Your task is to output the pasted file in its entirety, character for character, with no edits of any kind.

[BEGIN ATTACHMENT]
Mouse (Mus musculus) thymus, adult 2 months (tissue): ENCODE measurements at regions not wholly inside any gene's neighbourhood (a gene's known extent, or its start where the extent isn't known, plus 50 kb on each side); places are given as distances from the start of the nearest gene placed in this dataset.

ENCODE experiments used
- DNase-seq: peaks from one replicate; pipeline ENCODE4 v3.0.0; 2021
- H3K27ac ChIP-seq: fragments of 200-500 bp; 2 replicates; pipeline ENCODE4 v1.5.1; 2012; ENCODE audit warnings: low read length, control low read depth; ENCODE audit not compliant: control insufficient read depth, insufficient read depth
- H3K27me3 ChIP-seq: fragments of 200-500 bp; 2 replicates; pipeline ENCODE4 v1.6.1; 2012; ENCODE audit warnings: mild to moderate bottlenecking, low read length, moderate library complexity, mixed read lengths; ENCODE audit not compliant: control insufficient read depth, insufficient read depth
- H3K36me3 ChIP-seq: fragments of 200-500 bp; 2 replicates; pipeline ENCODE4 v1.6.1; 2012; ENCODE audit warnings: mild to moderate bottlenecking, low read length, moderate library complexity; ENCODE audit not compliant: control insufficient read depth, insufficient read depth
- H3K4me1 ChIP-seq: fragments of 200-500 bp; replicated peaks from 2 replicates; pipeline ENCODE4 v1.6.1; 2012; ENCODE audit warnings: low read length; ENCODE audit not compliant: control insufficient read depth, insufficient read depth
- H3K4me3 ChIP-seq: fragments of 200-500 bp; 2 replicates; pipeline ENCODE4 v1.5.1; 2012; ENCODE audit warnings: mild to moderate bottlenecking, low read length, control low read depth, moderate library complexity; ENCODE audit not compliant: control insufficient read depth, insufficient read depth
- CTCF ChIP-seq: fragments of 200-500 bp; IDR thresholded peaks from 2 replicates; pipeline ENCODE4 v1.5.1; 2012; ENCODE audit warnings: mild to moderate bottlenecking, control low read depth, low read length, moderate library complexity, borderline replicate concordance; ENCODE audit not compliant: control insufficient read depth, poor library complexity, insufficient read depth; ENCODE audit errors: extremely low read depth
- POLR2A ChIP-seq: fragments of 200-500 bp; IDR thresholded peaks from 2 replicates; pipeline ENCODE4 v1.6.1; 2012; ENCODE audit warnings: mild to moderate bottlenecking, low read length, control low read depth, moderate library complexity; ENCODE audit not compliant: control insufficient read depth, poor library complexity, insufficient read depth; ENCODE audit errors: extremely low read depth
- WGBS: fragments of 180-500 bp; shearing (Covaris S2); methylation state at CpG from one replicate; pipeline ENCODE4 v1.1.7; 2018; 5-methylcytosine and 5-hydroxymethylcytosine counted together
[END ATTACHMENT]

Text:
Mouse (Mus musculus) thymus, adult 2 months (tissue): ENCODE measurements at regions not wholly inside any gene's neighbourhood (a gene's known extent, or its start where the extent isn't known, plus 50 kb on each side); places are given as distances from the start of the nearest gene placed in this dataset.

ENCODE experiments used
- DNase-seq: peaks from one replicate; pipeline ENCODE4 v3.0.0; 2021
- H3K27ac ChIP-seq: fragments of 200-500 bp; 2 replicates; pipeline ENCODE4 v1.5.1; 2012; ENCODE audit warnings: low read length, control low read depth; ENCODE audit not compliant: control insufficient read depth, insufficient read depth
- H3K27me3 ChIP-seq: fragments of 200-500 bp; 2 replicates; pipeline ENCODE4 v1.6.1; 2012; ENCODE audit warnings: mild to moderate bottlenecking, low read length, moderate library complexity, mixed read lengths; ENCODE audit not compliant: control insufficient read depth, insufficient read depth
- H3K36me3 ChIP-seq: fragments of 200-500 bp; 2 replicates; pipeline ENCODE4 v1.6.1; 2012; ENCODE audit warnings: mild to moderate bottlenecking, low read length, moderate library complexity; ENCODE audit not compliant: control insufficient read depth, insufficient read depth
- H3K4me1 ChIP-seq: fragments of 200-500 bp; replicated peaks from 2 replicates; pipeline ENCODE4 v1.6.1; 2012; ENCODE audit warnings: low read length; ENCODE audit not compliant: control insufficient read depth, insufficient read depth
- H3K4me3 ChIP-seq: fragments of 200-500 bp; 2 replicates; pipeline ENCODE4 v1.5.1; 2012; ENCODE audit warnings: mild to moderate bottlenecking, low read length, control low read depth, moderate library complexity; ENCODE audit not compliant: control insufficient read depth, insufficient read depth
- CTCF ChIP-seq: fragments of 200-500 bp; IDR thresholded peaks from 2 replicates; pipeline ENCODE4 v1.5.1; 2012; ENCODE audit warnings: mild to moderate bottlenecking, control low read depth, low read length, moderate library complexity, borderline replicate concordance; ENCODE audit not compliant: control insufficient read depth, poor library complexity, insufficient read depth; ENCODE audit errors: extremely low read depth
- POLR2A ChIP-seq: fragments of 200-500 bp; IDR thresholded peaks from 2 replicates; pipeline ENCODE4 v1.6.1; 2012; ENCODE audit warnings: mild to moderate bottlenecking, low read length, control low read depth, moderate library complexity; ENCODE audit not compliant: control insufficient read depth, poor library complexity, insufficient read depth; ENCODE audit errors: extremely low read depth
- WGBS: fragments of 180-500 bp; shearing (Covaris S2); methylation state at CpG from one replicate; pipeline ENCODE4 v1.1.7; 2018; 5-methylcytosine and 5-hydroxymethylcytosine counted together